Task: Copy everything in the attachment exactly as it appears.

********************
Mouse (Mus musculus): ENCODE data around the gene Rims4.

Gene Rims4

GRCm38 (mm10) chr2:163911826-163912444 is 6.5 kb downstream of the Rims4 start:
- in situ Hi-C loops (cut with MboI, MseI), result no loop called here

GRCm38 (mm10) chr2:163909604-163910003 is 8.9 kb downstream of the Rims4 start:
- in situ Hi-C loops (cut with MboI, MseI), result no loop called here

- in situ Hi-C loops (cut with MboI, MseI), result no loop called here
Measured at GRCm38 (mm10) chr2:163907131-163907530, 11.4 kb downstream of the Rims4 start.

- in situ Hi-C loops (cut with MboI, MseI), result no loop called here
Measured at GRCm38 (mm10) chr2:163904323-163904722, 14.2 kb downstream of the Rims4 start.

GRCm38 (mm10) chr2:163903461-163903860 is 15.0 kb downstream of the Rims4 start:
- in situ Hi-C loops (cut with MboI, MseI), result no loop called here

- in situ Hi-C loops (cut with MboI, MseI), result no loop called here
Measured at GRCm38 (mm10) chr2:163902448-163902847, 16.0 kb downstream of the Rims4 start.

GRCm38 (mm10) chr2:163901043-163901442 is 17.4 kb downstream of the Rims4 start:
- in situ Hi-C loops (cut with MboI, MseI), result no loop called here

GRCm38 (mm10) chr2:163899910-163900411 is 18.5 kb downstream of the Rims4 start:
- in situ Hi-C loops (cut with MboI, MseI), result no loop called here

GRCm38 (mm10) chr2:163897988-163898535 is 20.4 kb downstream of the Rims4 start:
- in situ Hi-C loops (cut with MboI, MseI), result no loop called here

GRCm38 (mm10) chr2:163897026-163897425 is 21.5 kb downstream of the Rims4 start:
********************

Mouse (Mus musculus): ENCODE data around the gene Rims4.

Gene Rims4

GRCm38 (mm10) chr2:163911826-163912444 is 6.5 kb downstream of the Rims4 start:
- in situ Hi-C loops (cut with MboI, MseI), result no loop called here

GRCm38 (mm10) chr2:163909604-163910003 is 8.9 kb downstream of the Rims4 start:
- in situ Hi-C loops (cut with MboI, MseI), result no loop called here

- in situ Hi-C loops (cut with MboI, MseI), result no loop called here
Measured at GRCm38 (mm10) chr2:163907131-163907530, 11.4 kb downstream of the Rims4 start.

- in situ Hi-C loops (cut with MboI, MseI), result no loop called here
Measured at GRCm38 (mm10) chr2:163904323-163904722, 14.2 kb downstream of the Rims4 start.

GRCm38 (mm10) chr2:163903461-163903860 is 15.0 kb downstream of the Rims4 start:
- in situ Hi-C loops (cut with MboI, MseI), result no loop called here

- in situ Hi-C loops (cut with MboI, MseI), result no loop called here
Measured at GRCm38 (mm10) chr2:163902448-163902847, 16.0 kb downstream of the Rims4 start.

GRCm38 (mm10) chr2:163901043-163901442 is 17.4 kb downstream of the Rims4 start:
- in situ Hi-C loops (cut with MboI, MseI), result no loop called here

GRCm38 (mm10) chr2:163899910-163900411 is 18.5 kb downstream of the Rims4 start:
- in situ Hi-C loops (cut with MboI, MseI), result no loop called here

GRCm38 (mm10) chr2:163897988-163898535 is 20.4 kb downstream of the Rims4 start:
- in situ Hi-C loops (cut with MboI, MseI), result no loop called here

GRCm38 (mm10) chr2:163897026-163897425 is 21.5 kb downstream of the Rims4 start: